“My name is Rose Aluoch Ngala and this place is called Ombeyi, Kamagaga, Kenya. I work in the farm and I have three children, Shanrol, Robata, Ngala. Shanrol is 2 years old and 1 month.
Her body was hot… she was not eating or playing and crying all the time. It was then that I decided to take her to hospital at Ogra. At the hospital she was taken to the lab and diagnosed with malaria. I was told that she would be admitted for 3 days.
This is the fourth time she has had malaria. The first time she was only 8 months, and I took her to the hospital where she received drip water and medicine. When your child is always sick you can hardly eat or work at all. The only work is to take care of the child, carry her around since she is always in pain. I fear that my child can die because of this disease, malaria.
This medicine is good because the child can swallow it fast. The fever also goes down very fast. Now as you can see she can speak and play and truly, I have seen a big difference.”
Nurses, doctors and caregivers often struggle to get sick children to take their medicine. Antimalarial medicines, however, present their own additional challenge – the bitter taste of artemisinin derivatives can cause a gagging or vomiting reflex in children.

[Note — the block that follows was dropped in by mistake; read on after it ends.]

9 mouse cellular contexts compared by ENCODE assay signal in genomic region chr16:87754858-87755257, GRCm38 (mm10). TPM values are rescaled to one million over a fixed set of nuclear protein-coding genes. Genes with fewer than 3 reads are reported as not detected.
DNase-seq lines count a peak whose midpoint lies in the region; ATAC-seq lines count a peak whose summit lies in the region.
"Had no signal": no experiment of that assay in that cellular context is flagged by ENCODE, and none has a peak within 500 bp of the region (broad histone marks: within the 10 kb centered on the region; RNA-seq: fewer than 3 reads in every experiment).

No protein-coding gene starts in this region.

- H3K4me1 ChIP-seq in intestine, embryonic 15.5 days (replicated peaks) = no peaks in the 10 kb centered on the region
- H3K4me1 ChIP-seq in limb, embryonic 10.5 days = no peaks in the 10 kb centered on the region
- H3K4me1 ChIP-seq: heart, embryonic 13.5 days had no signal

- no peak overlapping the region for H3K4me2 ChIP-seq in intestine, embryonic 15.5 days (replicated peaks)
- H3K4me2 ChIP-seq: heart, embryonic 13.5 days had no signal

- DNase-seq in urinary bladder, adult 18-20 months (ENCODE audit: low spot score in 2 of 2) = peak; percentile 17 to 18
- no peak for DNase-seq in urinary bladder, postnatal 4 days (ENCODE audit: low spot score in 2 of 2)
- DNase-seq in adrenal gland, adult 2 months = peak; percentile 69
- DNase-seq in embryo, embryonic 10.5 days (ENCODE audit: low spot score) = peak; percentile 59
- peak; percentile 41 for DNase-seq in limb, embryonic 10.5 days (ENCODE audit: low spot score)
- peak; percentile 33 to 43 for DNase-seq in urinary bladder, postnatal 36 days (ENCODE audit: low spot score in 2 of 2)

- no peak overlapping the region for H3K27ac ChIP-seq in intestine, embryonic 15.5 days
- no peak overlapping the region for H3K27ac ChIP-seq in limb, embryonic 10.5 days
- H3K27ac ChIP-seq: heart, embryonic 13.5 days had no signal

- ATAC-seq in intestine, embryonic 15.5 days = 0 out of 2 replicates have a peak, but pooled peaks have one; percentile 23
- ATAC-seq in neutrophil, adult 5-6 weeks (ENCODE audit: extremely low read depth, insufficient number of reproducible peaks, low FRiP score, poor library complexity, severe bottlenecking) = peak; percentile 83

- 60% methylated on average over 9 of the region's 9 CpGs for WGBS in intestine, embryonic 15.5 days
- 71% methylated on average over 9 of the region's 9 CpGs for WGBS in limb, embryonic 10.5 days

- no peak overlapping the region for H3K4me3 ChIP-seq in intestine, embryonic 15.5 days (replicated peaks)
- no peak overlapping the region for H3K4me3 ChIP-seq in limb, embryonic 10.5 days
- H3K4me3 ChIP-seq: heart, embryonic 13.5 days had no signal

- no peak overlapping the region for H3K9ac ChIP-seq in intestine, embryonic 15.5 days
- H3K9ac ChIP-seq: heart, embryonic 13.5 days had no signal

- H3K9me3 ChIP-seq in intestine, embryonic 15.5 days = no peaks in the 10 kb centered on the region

Even worse, after the first dose is given by a healthcare professional, parents or caregivers must continue to treat their sick children at home. This makes it harder to guarantee they will complete their treatment course, which is critical to ensure a complete cure. Incomplete dosing can also contribute to a larger problem – the development of drug resistance.
After several years in clinical development Coartem Dispersible broke through the wall of neglect that denied sick children in the developing world access to malaria treatment tailored to their needs. This sweet-tasting, paediatric tablet is both highly effective and easy to give to children, thus helping improve compliance and dosing accuracy.